There’s no such thing as ‘catching up on sleep’.
When the weekend rolls around, many of us can admit to staying up later and sleeping in longer than usual. Because hey, that’s what weekends are for, right?
Turns out, you might want to think twice before turning into a night owl on the weekends. If you’ve got a regular sleep schedule during the workweek and you mix it up on the weekends, you may be jeopardising your health.
A recent study by researchers at the University of Arizona found that shifting your sleep habits over the weekend could pose great risks to your health.
By analysing 984 adults, ages 22 to 60, and asking about their sleep patterns, the researchers found a link between shifting sleep patterns and heart disease, depression and other health conditions.
Using the term “social jetlag” to describe the time difference between when your body wants to sleep and when you actually go to sleep, the researchers found that it’s not only the amount of sleep that matters, but also the consistency.
“These results indicate that sleep regularity, beyond sleep duration alone, plays a significant role in our health,” said a research assistant at the University of Arizona, Sierra Forbush.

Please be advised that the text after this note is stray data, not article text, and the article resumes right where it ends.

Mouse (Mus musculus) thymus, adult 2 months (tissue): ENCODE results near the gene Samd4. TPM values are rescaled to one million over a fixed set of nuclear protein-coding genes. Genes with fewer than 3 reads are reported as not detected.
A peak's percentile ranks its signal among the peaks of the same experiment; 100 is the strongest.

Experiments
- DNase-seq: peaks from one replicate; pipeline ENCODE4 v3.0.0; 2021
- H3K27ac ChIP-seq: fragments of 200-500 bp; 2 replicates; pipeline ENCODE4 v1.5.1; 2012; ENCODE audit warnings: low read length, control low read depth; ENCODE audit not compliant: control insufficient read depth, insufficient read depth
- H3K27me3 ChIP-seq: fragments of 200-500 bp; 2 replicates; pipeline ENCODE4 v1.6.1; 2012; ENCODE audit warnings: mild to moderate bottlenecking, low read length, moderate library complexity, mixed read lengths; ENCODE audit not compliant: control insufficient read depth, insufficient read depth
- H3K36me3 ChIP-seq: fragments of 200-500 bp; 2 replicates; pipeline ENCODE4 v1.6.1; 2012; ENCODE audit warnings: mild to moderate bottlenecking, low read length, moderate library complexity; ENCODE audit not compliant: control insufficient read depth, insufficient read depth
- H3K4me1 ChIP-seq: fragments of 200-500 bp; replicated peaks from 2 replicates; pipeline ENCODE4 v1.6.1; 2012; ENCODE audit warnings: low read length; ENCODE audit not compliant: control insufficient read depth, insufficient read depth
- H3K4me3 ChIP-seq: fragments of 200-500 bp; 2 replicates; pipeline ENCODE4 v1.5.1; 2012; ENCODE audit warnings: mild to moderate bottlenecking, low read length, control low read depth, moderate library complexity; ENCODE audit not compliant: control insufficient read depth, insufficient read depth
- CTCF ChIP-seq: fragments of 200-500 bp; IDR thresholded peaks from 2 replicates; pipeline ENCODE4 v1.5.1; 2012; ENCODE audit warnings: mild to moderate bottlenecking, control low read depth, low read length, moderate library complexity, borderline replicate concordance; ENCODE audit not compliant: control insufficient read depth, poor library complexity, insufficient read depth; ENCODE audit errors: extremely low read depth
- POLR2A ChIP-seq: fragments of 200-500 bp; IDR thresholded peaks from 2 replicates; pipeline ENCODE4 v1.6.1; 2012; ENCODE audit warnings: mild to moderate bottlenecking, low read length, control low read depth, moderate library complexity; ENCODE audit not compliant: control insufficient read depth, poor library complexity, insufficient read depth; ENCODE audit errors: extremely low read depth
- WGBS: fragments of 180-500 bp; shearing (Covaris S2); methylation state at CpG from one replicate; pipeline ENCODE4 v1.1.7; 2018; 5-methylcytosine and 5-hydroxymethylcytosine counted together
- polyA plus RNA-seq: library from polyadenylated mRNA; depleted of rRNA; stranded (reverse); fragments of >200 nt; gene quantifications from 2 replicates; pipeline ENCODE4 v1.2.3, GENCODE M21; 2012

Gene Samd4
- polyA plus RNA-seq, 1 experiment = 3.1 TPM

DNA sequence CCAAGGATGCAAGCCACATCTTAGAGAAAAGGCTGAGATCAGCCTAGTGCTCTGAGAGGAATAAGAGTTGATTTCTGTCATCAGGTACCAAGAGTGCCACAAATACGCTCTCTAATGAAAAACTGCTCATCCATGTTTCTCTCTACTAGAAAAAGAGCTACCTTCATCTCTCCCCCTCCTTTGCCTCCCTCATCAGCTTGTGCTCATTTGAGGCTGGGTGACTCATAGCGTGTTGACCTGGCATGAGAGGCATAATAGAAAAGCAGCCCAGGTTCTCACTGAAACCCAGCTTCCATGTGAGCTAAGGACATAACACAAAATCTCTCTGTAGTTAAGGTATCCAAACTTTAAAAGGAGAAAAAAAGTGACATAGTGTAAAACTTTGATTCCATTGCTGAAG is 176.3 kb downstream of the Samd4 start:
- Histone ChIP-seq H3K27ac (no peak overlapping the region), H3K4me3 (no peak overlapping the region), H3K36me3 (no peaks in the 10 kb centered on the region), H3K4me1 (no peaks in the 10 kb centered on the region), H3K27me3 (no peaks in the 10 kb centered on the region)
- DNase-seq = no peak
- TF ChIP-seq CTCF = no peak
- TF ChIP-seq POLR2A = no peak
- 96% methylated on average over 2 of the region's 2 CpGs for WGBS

So, how do you know if you’re experiencing social jetlag? For the study, researchers found the midpoint between when participants fell asleep and when they woke up — both on weekends and weekdays—and calculated the difference between them.
So, if you typically go to sleep at 11 p.m., and wake up at 7 a.m. during the week, and at 1 a.m. and 9 a.m., over the weekend, that’s two hours of social jetlag. So, “catching up on sleep” over the weekend is, in fact, not the best idea.
“With social jetlag, you are more likely to have heart disease, to feel fatigued, to feel tired and to have a worse mood,” Forbush said.
The study revealed that for every hour of social jetlag weekly, a person’s likelihood of suffering from heart disease increases by a whopping 11 per cent.
Not only that, but participants who recorded one hour of social jetlag were 22% more likely to rate their health as good, but not excellent, and 28 per cent were more likely to describe it as poor or fair.